Q: How uncomfortable is it being asked about geo-politics?

“It’s not uncomfortable to be asked about it and I understand you have to ask me, but then it’s my right to answer in the way that I feel is best for me and Newcastle United.

“At the moment, I feel it’s best that I give you as much as I can without going into an area that I feel is not the right place for me to go to.

“As I say, we’ve got a game tomorrow and that has to be my energy, otherwise the team will suffer."

Q: Have you had political discussions with players?

“No, I’ve not had any political discussions with my players. That’s not to say I wouldn’t have them or discourage them but when I go to a team meeting, I’m going in to discuss how they can improve defending the back post or one-v-one duels. It has to be football and their focus has to be that. Playing football in the Premier League is difficult enough without any other thoughts on how to give your best performance.

“Just like managers, players are the same. Educating yourself on all areas of the world is a positive thing and I think these discussions, if they do highlight issues that need to be addressed around the world, again is a positive thing.”

Q: Jamie Carragher and Gary Neville said you needed to say a bit more, have you got a response to that?

“I respect their opinion. I get on really well with Gary and Jamie, I’ve got no issue with what they said. But ultimately, it’s my right to say and react in a way that is right for me and my football club, and I’ll continue to do that.”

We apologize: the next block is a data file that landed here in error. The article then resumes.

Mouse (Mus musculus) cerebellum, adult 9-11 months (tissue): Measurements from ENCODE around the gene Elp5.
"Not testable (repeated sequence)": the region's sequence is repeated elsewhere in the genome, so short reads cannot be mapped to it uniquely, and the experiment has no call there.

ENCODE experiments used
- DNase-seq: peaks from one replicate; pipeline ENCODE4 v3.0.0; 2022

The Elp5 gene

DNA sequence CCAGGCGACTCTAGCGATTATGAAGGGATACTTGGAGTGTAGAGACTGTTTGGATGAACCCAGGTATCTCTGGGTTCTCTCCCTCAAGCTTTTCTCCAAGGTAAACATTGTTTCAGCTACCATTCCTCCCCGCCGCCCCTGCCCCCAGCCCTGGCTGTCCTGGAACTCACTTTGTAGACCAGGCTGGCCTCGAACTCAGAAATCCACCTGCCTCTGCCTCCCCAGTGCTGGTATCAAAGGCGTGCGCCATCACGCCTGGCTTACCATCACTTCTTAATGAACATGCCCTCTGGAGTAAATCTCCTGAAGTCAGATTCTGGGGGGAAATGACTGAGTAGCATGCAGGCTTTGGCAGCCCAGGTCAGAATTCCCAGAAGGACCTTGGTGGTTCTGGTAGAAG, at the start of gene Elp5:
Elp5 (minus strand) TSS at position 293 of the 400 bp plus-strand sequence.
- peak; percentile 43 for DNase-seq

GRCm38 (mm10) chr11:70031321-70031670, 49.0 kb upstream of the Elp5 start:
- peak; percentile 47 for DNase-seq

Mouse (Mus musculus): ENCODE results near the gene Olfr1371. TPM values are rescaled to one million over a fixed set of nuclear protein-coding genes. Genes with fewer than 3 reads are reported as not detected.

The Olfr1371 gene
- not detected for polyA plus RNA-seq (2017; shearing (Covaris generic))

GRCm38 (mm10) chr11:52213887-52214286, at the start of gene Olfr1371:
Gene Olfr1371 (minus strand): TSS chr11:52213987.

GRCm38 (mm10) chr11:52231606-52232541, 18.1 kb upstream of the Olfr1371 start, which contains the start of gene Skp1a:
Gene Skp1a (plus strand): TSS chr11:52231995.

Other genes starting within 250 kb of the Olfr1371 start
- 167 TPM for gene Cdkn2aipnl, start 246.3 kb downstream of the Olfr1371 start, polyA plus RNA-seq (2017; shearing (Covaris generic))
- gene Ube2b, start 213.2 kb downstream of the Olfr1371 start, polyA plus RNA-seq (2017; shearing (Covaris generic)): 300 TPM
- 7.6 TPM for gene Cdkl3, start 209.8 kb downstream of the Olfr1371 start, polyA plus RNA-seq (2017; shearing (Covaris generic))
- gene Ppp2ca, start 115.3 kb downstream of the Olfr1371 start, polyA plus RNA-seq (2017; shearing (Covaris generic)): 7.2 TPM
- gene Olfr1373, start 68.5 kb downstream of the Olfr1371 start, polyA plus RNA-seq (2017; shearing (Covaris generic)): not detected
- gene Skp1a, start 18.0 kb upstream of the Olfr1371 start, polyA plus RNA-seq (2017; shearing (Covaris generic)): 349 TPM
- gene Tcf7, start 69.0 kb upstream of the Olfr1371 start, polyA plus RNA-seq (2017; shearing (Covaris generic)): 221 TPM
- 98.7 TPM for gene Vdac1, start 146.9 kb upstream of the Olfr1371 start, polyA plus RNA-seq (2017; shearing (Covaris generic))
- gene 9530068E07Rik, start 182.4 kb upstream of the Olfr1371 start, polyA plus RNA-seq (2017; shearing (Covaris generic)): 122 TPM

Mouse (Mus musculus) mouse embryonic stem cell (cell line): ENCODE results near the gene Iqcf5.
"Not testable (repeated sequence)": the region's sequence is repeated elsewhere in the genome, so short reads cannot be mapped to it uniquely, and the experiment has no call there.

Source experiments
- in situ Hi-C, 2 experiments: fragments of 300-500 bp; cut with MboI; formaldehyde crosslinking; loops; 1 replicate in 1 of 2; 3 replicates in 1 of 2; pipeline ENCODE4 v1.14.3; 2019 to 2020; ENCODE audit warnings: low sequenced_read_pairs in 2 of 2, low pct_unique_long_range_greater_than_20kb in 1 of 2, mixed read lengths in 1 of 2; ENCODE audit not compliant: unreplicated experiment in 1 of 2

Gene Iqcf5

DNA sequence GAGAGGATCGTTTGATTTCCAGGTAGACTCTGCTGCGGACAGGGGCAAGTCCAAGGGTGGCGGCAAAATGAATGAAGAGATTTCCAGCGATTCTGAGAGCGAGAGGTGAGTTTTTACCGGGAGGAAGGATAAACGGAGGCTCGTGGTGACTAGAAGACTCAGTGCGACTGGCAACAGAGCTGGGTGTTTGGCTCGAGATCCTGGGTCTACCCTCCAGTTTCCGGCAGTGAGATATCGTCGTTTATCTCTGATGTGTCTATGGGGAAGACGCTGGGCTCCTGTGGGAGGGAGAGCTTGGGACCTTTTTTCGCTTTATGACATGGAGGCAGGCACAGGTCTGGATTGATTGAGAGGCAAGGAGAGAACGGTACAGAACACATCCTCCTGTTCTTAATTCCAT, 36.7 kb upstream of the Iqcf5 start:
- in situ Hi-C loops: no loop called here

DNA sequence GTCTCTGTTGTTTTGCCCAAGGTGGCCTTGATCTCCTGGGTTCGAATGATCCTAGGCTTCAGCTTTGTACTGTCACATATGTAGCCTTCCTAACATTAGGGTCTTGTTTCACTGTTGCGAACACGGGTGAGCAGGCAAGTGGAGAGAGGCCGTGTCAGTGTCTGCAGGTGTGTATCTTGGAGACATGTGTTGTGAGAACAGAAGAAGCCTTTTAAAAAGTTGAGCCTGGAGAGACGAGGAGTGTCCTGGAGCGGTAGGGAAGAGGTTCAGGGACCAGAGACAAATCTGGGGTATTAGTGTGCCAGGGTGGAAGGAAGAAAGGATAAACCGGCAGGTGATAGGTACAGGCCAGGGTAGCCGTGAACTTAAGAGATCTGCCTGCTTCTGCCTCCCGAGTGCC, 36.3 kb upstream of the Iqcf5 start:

Q: Have you always been interested in politics?

"I was a footballer with a slight difference. I was 19 or 20 at Bournemouth going onto the team bus with The Times under my arm and getting some very strange looks from my teammates.

“But I come from a family where things were pushed towards me and I was quite interested in world politics. I had a little more time when I was playing to actually look into it.

“Now that I’m managing, your free time is such a scarce resource really. That is not to say I don’t keep up to date. It is something I will have to dedicate more time to but it has gone out of my life slightly.”

Q: Do you expect to be asked the same (human rights, geo-politics) questions for as long as you are here?

"My wish is to just talk about football of course. That is, I believe my best subject and I enjoy talking football with you guys and I will do that until I am told to stop. So of course, that is my preference."

Q: Have you had guidance from the owners on these issues? Would you like them to come out and ace these questions as well?

"I’ve had discussions with them on various things. Would I like them to come out? No, they will do what they think is right for the football club and they’re also acting in the best interests of Newcastle United like I am. That’s for them to do.

“Obviously, I face you guys every week and that’s an absolute privilege to do that so I understand that you have to ask varied questions on various subjects, and I’ve got no issue in dealing with those."